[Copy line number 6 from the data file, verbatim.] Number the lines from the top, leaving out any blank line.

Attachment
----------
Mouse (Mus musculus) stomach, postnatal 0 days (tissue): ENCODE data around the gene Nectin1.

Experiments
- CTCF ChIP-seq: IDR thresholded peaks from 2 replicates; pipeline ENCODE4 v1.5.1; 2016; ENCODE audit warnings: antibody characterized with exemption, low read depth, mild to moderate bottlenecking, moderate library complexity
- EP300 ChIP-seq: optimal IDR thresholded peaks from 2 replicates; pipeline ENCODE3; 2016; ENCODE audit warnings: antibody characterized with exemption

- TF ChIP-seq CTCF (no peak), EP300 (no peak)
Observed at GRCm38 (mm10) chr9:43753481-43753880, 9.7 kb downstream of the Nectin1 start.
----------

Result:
Observed at GRCm38 (mm10) chr9:43753481-43753880, 9.7 kb downstream of the Nectin1 start.